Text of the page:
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Reinforcement Learning: Learning from Interaction

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1 Reinforcement Learning: Learning from Interaction
Winter School on Machine Learning and Vision, 2010 B. Ravindran Many slides adapted from Sutton and Barto

2 Learning to Control So far looked at two models of learning
Supervised: Classification, Regression, etc. Unsupervised: Clustering, etc. How did you learn to cycle? Neither of the above Trial and error! Falling down hurts! Intro to RL

3 Can You hear me now? Can You hear me now? Can You hear me now?

4 Reinforcement Learning
A trial-and-error learning paradigm Rewards and Punishments Not just an algorithm but a new paradigm in itself Learn about a system – behaviour control from minimal feed back Inspired by behavioural psychology Intro to RL

5 RL Framework Learn from close interaction Stochastic environment
State Action evaluation Agent Benefits of RL.Applications. Future rewards. Situate in literature.. AI. Stochastic systems. Connections to OR. Learn from close interaction Stochastic environment Noisy delayed scalar evaluation Maximize a measure of long term performance

6 Not Supervised Learning!
Input Output Agent Target Error Very sparse “supervision” No target output provided No error gradient information available Action chooses next state Explore to estimate gradient – Trail and error learning Intro to RL

7 Not Unsupervised Learning
Input Activation Agent Evaluation Sparse “supervision” available Pattern detection not primary goal Intro to RL

8 TD Gammon Tesauro 1992, 1994, 1995, ... White has just rolled a 5 and a 2 so can move one of his pieces 5 and one (possibly the same) 2 steps Objective is to advance all pieces to points 19-24 Hitting 30 pieces, 24 locations implies enormous number of configurations Effective branching factor of 400 Intro to RL

9 The Agent-Environment Interface
. . . s a r t +1 t +2 t +3

10 The Agent Learns a Policy
Reinforcement learning methods specify how the agent changes its policy as a result of experience. Roughly, the agent’s goal is to get as much reward as it can over the long run. Intro to RL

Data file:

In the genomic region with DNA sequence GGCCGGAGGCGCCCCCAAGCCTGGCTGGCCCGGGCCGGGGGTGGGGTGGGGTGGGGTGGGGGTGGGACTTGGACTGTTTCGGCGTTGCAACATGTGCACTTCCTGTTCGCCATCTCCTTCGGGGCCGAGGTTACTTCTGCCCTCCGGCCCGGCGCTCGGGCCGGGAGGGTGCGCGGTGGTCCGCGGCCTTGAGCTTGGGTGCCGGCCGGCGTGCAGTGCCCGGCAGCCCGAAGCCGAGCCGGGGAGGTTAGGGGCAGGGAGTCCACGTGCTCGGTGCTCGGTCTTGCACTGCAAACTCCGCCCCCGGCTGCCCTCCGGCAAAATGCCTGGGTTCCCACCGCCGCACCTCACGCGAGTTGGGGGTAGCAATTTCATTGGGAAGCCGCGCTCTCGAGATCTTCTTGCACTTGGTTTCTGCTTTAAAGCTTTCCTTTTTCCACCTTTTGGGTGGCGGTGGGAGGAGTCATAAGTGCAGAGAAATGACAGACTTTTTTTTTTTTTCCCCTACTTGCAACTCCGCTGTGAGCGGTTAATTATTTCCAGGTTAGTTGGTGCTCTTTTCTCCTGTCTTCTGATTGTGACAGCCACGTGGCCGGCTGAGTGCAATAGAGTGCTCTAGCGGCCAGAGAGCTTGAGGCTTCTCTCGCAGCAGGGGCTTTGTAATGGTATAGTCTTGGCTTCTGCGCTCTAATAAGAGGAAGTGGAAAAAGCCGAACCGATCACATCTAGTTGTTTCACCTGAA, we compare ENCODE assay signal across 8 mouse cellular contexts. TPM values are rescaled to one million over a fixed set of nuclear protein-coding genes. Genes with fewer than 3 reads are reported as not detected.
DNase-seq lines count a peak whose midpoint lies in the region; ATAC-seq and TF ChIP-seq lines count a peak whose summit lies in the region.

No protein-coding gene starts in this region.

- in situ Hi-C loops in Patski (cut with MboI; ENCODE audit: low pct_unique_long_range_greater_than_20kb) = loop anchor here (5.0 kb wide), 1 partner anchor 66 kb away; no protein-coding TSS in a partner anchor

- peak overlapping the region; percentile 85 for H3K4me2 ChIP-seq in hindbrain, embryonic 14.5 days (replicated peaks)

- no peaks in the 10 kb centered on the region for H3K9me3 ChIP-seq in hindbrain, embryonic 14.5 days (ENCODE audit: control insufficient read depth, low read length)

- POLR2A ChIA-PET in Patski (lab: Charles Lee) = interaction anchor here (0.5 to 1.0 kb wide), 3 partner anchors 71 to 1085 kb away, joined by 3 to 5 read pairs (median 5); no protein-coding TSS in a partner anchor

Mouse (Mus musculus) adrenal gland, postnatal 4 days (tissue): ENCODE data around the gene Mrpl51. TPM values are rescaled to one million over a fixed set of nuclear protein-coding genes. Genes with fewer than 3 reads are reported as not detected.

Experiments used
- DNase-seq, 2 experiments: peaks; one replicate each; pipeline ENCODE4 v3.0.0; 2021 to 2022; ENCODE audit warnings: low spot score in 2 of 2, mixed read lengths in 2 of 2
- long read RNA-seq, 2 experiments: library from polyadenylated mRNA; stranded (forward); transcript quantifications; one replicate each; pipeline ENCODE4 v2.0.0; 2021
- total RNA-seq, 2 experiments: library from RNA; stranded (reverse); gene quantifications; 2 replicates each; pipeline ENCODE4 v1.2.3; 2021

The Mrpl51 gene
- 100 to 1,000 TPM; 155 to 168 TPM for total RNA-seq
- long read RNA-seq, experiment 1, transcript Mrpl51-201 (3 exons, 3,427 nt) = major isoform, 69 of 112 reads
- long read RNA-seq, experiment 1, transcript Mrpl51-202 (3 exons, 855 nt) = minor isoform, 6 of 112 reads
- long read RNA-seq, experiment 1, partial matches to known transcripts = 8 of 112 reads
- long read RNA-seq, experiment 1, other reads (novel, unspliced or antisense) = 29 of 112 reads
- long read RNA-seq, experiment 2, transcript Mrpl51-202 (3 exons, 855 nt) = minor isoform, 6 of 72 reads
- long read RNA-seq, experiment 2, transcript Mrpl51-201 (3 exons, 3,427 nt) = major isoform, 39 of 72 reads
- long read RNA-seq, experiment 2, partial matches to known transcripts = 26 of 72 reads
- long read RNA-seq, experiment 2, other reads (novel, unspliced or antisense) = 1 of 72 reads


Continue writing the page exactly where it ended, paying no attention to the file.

11 Goals and Rewards Is a scalar reward signal an adequate notion of a goal?—maybe not, but it is surprisingly flexible. A goal should specify what we want to achieve, not how we want to achieve it. A goal must be outside the agent’s direct control—thus outside the agent. The agent must be able to measure success: explicitly; frequently during its lifespan. Intro to RL

12 Returns Episodic tasks: interaction breaks naturally into episodes, e.g., plays of a game, trips through a maze. where T is a final time step at which a terminal state is reached, ending an episode. Intro to RL

13 The Markov Property “the state” at step t, means whatever information is available to the agent at step t about its environment. The state can include immediate “sensations”, highly processed sensations, and structures built up over time from sequences of sensations. Ideally, a state should summarize past sensations so as to retain all “essential” information, i.e., it should have the Markov Property: Intro to RL

14 Markov Decision Processes
If a reinforcement learning task has the Markov Property, it is basically a Markov Decision Process (MDP). If state and action sets are finite, it is a finite MDP. To define a finite MDP, you need to give: state and action sets one-step “dynamics” defined by transition probabilities: reward expectations: Intro to RL

15 An Example Finite MDP Recycling Robot
At each step, robot has to decide whether it should (1) actively search for a can, (2) wait for someone to bring it a can, or (3) go to home base and recharge. Searching is better but runs down the battery; if runs out of power while searching, has to be rescued (which is bad). Decisions made on basis of current energy level: high, low. Reward = number of cans collected Intro to RL

16 Recycling Robot MDP Intro to RL

17 Value Functions The value of a state is the expected return starting from that state; depends on the agent’s policy: The value of a state-action pair is the expected return starting from that state, taking that action, and thereafter following p : Intro to RL